Employee engagement in healthcare: How much do you really know?

Employee engagement in healthcare is an essential strategic asset for any organization. Here’s our take on how to improve and turn it into a competitive advantage.
What we'll cover

The more some leaders talk about ‘improving employee engagement', the less meaning there is in their words — particularly in the healthcare sector.

The truth is, energy levels among healthcare workers are critically low. And engagement levels are too.

3,000 nurses recently took strike action in New York and the UK saw its largest-ever nursing walk-out. There is a rising wave of ‘quiet quitting’ in the industry and healthcare organizations are urgently looking for solutions to the growing pool of disengaged staff.

And yet, unless healthcare leaders can spot disengagement, understand what causes it, and actively improve it within their organizations, then these worrying trends will never reverse.

Keep reading for our distilled guide on employee engagement in healthcare. The information covered here will help you identify if your healthcare employees are disengaged and how you can start improving the situation right away.

Why using employee engagement as a ‘catch-all’ for positive behavior does it a disservice

The Blink team has spent many hours speaking with healthcare professionals, and we're often struck by the misconceptions about what ‘engagement’ actually means.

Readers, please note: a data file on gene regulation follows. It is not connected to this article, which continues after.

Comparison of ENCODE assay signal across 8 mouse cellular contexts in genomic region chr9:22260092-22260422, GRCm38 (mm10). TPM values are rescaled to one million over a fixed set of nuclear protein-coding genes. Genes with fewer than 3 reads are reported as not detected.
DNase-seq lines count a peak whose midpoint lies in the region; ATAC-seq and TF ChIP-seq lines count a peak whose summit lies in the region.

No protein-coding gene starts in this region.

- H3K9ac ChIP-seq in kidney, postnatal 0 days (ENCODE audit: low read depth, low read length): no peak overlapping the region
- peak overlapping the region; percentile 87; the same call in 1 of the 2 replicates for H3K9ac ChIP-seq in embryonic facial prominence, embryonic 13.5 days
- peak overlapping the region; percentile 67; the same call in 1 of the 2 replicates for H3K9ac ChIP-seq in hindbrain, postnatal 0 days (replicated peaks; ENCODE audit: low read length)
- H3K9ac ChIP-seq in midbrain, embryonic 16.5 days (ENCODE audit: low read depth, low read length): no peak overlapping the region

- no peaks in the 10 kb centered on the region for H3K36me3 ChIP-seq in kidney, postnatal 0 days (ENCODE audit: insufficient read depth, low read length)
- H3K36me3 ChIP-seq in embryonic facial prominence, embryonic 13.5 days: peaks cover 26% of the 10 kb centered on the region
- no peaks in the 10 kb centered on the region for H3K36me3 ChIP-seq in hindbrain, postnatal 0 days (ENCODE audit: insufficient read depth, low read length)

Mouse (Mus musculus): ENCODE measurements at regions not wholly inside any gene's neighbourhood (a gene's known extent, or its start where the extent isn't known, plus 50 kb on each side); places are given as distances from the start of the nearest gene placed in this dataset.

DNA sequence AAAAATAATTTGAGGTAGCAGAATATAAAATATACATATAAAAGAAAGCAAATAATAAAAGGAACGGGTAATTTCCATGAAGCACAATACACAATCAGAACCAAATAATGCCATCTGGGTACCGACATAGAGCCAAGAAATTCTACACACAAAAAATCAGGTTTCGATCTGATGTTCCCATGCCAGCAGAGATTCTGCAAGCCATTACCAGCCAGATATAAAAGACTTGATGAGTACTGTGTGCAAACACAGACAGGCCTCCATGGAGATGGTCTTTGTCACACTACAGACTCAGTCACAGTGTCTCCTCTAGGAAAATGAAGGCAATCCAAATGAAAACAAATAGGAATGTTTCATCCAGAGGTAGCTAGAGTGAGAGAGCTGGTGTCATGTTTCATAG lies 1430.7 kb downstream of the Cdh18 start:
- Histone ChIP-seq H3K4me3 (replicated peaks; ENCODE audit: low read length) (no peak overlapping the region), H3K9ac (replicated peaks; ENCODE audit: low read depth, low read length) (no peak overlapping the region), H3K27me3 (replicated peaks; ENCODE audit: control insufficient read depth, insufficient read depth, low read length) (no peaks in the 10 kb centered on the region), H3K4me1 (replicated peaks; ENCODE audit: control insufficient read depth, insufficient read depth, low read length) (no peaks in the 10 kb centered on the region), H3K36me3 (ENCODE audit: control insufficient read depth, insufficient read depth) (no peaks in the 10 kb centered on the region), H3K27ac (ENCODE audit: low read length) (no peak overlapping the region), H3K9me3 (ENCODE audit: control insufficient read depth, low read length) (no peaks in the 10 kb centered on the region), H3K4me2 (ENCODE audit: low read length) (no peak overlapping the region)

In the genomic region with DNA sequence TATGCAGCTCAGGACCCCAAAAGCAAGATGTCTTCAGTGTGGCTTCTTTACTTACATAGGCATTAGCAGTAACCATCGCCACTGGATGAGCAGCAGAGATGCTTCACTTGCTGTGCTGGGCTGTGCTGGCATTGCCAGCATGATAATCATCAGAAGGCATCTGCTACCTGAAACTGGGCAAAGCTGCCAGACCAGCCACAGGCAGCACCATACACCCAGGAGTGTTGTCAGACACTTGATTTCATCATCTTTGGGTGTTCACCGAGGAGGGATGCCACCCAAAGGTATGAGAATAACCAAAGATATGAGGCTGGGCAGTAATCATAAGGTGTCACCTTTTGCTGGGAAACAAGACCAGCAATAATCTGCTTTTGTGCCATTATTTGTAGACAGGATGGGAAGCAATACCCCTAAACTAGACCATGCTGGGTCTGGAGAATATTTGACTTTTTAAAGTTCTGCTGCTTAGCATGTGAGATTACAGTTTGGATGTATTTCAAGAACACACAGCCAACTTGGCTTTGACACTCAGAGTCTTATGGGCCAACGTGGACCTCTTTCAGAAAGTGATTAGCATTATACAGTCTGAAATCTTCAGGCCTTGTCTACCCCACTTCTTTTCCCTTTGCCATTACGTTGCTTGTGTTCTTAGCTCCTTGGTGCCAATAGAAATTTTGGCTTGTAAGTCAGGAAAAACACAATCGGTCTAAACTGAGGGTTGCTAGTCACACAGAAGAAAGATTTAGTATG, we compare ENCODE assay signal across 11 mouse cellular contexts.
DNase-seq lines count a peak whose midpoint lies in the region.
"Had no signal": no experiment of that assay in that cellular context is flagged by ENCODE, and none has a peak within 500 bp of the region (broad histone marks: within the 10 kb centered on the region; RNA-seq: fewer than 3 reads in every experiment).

It seems to be one of those definitions that are hard to pin down — used interchangeably with almost every positive behavior an employee could display. 

The UK’s National Health Service (NHS) Engagement Toolkit, for example, defines engaged employees as:

“Better organised, happier, more satisfied, more loyal, healthier, more motivated, more productive, better at communicating, more prepared to go the extra mile and bend over backward…

Some of these behaviors are indicative of engagement, but their meanings are not the same. And that’s where we start to do true employee engagement in healthcare a disservice.

  • First of all, the ‘engagement’ described in this NHS definition is totally unattainable, because who exhibits all these behaviors all of the time? Adding this level of pressure to already disengaged employees is unlikely to inspire results.
  • Second, it uses vague, aspirational terms, such as “go the extra mile”. This risks presenting engagement as a ‘nice-to-have’ and not the must-have that it is, meaning leaders are more likely to dismiss it as a performance indicator rather than a practical, value-adding initiative.
  • Finally, it’s impossible to quantify the sum of all these behaviors at once. And if you can’t measure something, it’s impossible to improve it.
Little girl getting a vaccine in a healthcare clinic

Employee engagement in healthcare isn’t:

The good news is that the reality is far less complicated. Employee engagement in healthcare is achievable, specific, and measurable. 

But to understand what it is, let’s first look at what it is not

  • Satisfaction: A satisfied nurse will work their shift without complaint. They will do the work required and then they will accept another hospital job that offers a slightly better schedule.
  • Happiness: A care worker may feel happy at work because they have a lot of free time to go on their phone, but that doesn’t make them engaged.
  • Motivation: A medic may feel motivated to work hard because they want to get promoted, but that won’t necessarily correlate with higher engagement levels. Motivation is forward-looking, while engagement happens in the present.